1. Measure the narrowest part of your waist in inches & the fullest part of your bust
We all know that in order to determine which size corset is best for you, you need to first figure out the measure of your waist in inches, right? Well, if you are concerned about the corset fitting your bust, then it is a good idea to take note of the measure of the fullest part of your bust in inches as well. You can print out a free measuring tape here.
Is the measure of your bust 12" greater than your waist? For example, if your waist measures 32", is your bust over 44"? If so, then an OTR corset is probably not your best bet: skip straight to point 4.
If your bust is at or less than 12" greater than your waist measure, then an OTR overbust will fit you just fine. At most, you may need to leave the laces a tad looser toward your top half, but nothing that would leave the modesty panel unable to cover your back.
The only situation in which this will not apply is if you have had your chest augmented. If you have had breast augmentation, it is important to consider that an augmented breast is much more firm and dense than a natural breast. Because of this additional firmness and density, if you have had your breasts augmented, then you may want to skip straight to point 4 if your breasts are greater than 6" in measure than your waist.
2. Be sure to select a steel boned corset, or waist trainer
Fashion corsets are lovely. Frequently decorated with loads of pretty trim and details, but what defines a fashion corset is that it is made from acrylic bones and not steel bones. As such, a fashion corset cannot nip your waist in the way a steel boned corset can, nor will it give you much (if any) support to your bust, especially if you happen to be top heavy.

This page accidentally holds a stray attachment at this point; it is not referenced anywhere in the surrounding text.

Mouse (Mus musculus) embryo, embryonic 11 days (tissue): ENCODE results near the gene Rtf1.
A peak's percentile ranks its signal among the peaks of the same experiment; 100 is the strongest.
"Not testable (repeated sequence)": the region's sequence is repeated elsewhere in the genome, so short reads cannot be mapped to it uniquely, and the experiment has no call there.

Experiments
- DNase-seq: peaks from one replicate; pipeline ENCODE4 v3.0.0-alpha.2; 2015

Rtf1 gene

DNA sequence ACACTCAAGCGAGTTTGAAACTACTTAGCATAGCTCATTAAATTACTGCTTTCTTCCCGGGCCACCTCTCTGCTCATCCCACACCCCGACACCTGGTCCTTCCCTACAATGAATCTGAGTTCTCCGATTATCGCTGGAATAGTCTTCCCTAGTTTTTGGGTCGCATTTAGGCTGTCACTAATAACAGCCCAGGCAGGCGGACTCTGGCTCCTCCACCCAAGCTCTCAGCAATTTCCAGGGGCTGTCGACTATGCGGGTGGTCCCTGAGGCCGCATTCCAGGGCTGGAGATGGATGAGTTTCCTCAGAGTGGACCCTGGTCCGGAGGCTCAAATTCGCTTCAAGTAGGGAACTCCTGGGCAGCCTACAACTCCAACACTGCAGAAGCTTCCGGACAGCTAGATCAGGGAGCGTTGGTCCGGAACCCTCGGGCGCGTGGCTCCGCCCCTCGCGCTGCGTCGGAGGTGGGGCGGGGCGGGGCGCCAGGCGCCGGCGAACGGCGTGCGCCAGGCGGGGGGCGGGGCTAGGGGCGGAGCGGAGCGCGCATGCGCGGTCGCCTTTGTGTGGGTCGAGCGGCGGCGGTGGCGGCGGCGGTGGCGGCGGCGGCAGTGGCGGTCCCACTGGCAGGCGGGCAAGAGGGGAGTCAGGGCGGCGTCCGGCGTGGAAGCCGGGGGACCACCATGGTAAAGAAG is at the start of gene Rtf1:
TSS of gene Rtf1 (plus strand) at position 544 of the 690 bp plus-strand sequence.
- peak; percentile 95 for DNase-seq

Stick to either a steel boned corset or a waist trainer. Though most aren't designed with a bonnet or cup the way a bra is, their design does feature a bit of a "pocket" for the bust, through which there is a spiral steel bone, which will give your ladies a good bit of lift and support.
3. A waist trainer may be your best option
Better yet for those with a fuller chest might be a waist trainer. Due to the waist trainer's additional boning, it can nip the waist in by 6" to 7" vs. a steel boned corset, which can only provide a nip of 4" to 5". Because the waist trainer is designed to offer more of a cinch, this feature is factored in to the overall design, leaving it with a greater bust to waist, and waist to hip ratio. Also, recall the bust "pocket" mentioned in point 2? Well, in a waist trainer, there will be 2 spiral steel bones curving over each breast rather than just the one spiral steel bone in a steel boned corset. The double boning will give extra support to your chest.
4. Still no luck? Consider going custom
Alas, what with all of the tips provided throughout points 1 to 3, there are still situations where an OTR overbust corset will not be able to accommodate your curves. In this case, I recommend going for a custom made corset. There are several excellent custom corsetières out there who will pay attention to your specific measures, your tastes and preferences. Yes, it will set you back a good deal more in terms of price, but I firmly believe that it can be well worth the investment.
Love of Corsets.
Wife, mother workaholic & entrepreneur. I do my best to bring you regular content via this blog, but as you can see from my archives, it doesn't always work out that way (see above, where I mention the whole "mother" thing).